A crippling workload

Hurrah, the posts from 2016 were unexpectedly being stored on Goodreads, and so I am replenishing the new site with the old posts.  If you are interested, you can now scroll back for a year so far, but as there are so many posts, I don’t think I can do them all in one night.

As regular readers will know, the furniture collection has been very expensive to produce, which has caused major hold ups.  I am seeking a contract or two to finish off the first few pieces, so that I can get on with Lucifer Ogilvie.

In addition, complications regarding my mother have meant that I am unable to do as much work as I have in the past, it is now turning into a huge legal conundrum which I am strangely unphased by.  So far, I have had to sit in a room full of people who have either already lied, or are in the process of lying because I am such a horrible person for taking care of my mother and avoiding people.

What is most irritating about this, is that people who don’t actually know what has been said or done are now jumping on the opposing bandwagon on the assumption that I have somehow forced a career driven carer to lie about my mother, and a pair of vile nurses to assume that because I am very polite, I am also a pushover.  Imagine their surprise when I chased them from the house shrieking thank you, thank you!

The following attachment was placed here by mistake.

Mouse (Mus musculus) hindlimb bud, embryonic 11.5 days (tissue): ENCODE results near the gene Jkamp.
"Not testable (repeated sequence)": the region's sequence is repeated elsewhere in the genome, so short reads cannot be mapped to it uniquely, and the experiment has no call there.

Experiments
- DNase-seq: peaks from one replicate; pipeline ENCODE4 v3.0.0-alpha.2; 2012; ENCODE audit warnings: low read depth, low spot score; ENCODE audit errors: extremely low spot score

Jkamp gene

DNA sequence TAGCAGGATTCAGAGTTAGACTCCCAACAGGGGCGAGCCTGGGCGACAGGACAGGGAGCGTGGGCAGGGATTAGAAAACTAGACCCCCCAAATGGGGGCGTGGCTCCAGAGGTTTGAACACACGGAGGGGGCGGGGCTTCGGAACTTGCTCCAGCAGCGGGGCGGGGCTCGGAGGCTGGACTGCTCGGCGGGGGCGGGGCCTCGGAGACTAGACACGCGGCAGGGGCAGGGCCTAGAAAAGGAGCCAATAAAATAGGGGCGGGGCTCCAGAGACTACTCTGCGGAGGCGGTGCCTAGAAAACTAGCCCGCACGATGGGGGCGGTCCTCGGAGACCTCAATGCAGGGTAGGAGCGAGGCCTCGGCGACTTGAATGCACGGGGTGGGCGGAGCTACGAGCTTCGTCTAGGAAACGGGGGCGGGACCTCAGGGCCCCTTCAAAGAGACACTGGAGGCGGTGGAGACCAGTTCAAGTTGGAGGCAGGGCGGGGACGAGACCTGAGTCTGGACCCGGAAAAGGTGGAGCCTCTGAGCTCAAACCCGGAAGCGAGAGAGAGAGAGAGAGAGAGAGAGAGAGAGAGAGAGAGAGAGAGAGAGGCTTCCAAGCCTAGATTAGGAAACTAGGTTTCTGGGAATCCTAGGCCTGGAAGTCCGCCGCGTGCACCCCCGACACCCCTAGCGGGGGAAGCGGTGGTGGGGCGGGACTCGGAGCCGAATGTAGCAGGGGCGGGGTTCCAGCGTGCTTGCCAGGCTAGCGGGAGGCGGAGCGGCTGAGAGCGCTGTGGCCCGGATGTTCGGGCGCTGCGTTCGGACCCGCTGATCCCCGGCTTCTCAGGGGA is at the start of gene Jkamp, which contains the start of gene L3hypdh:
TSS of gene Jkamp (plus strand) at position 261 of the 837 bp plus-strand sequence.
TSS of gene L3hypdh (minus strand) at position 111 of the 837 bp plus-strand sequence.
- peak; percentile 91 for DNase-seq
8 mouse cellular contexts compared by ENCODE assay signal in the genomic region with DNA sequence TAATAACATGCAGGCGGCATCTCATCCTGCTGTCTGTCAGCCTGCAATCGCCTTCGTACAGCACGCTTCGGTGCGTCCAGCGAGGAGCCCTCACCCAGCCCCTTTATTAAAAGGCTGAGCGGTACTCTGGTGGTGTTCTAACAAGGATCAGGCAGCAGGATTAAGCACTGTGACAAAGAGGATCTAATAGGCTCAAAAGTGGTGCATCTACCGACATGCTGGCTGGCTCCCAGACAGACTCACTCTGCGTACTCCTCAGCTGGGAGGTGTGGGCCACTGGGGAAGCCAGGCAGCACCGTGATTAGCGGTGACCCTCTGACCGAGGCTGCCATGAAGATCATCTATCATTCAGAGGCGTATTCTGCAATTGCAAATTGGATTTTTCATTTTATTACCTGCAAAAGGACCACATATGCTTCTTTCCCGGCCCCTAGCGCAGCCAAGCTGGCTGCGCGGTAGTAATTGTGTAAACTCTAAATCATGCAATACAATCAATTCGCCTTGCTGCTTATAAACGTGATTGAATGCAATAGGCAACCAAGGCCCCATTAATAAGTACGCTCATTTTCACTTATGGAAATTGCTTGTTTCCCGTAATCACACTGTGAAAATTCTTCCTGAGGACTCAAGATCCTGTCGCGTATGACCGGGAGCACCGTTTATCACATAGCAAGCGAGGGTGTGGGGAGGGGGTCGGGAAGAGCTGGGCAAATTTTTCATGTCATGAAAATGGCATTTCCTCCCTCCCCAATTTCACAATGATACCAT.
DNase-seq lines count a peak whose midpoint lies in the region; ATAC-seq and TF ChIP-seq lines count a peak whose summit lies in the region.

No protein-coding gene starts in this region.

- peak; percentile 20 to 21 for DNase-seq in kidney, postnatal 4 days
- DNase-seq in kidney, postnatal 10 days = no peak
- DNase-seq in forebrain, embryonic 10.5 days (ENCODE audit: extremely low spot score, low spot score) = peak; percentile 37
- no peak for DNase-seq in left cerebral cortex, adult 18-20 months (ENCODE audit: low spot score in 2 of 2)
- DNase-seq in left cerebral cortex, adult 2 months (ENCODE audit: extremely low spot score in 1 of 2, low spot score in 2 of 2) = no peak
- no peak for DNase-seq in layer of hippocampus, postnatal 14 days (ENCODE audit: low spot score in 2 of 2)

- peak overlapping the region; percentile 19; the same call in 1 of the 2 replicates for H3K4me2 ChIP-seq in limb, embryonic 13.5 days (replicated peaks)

Anyway, for the raw foodies watching this saga, my mother now has proper arms again, and I am working on reinflating her legs after the concentration camp style nutrition in hospital.  She is not hugely conversational at the moment, but as you all know, detox involves a lot of sleeping.  I am restretching her muscles at the moment as she was suffering from contracture.

According to the vile nurses and her doctor, this means crushing her legs even more and drugging her so that you don’t hear her scream in pain as her muscles waste.  Instead her legs are gently being stretched with a fierce rub of menthol to restore her muscles in much the same way her arms have responded.  At 90, she has in three weeks recovered her ability to sit up by herself, so I look forward to seeing how these legs turn out when they are done.

The NHS seem to be genuinely offended by her recovery, which is most upsetting. Not quite as upsetting as her absent children’s wish to kill her in a care home.  Yes, looking after her is blisteringly hard work.  No, I do not begrudge it, although I certainly should given the family dynamic she set up in advance of her dotage.

Anyway, I am thinking I should get on with the shoe collection to pay for more resin, and I need to work on the computer games.

 

Toodle pip,

 

Ina

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